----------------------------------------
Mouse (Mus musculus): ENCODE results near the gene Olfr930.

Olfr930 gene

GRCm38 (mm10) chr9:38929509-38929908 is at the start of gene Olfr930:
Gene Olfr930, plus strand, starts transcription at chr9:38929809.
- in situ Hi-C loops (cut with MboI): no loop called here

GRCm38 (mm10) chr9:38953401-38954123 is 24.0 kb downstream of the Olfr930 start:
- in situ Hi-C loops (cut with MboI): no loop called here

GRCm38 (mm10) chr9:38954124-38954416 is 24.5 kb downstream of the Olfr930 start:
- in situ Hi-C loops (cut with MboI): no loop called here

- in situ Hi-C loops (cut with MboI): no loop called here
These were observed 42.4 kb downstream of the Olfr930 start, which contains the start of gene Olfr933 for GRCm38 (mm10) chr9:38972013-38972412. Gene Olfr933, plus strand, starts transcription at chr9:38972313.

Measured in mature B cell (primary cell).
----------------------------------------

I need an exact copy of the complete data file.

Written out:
Mouse (Mus musculus): ENCODE results near the gene Olfr930.

Olfr930 gene

GRCm38 (mm10) chr9:38929509-38929908 is at the start of gene Olfr930:
Gene Olfr930, plus strand, starts transcription at chr9:38929809.
- in situ Hi-C loops (cut with MboI): no loop called here

GRCm38 (mm10) chr9:38953401-38954123 is 24.0 kb downstream of the Olfr930 start:
- in situ Hi-C loops (cut with MboI): no loop called here

GRCm38 (mm10) chr9:38954124-38954416 is 24.5 kb downstream of the Olfr930 start:
- in situ Hi-C loops (cut with MboI): no loop called here

- in situ Hi-C loops (cut with MboI): no loop called here
These were observed 42.4 kb downstream of the Olfr930 start, which contains the start of gene Olfr933 for GRCm38 (mm10) chr9:38972013-38972412. Gene Olfr933, plus strand, starts transcription at chr9:38972313.

Measured in mature B cell (primary cell).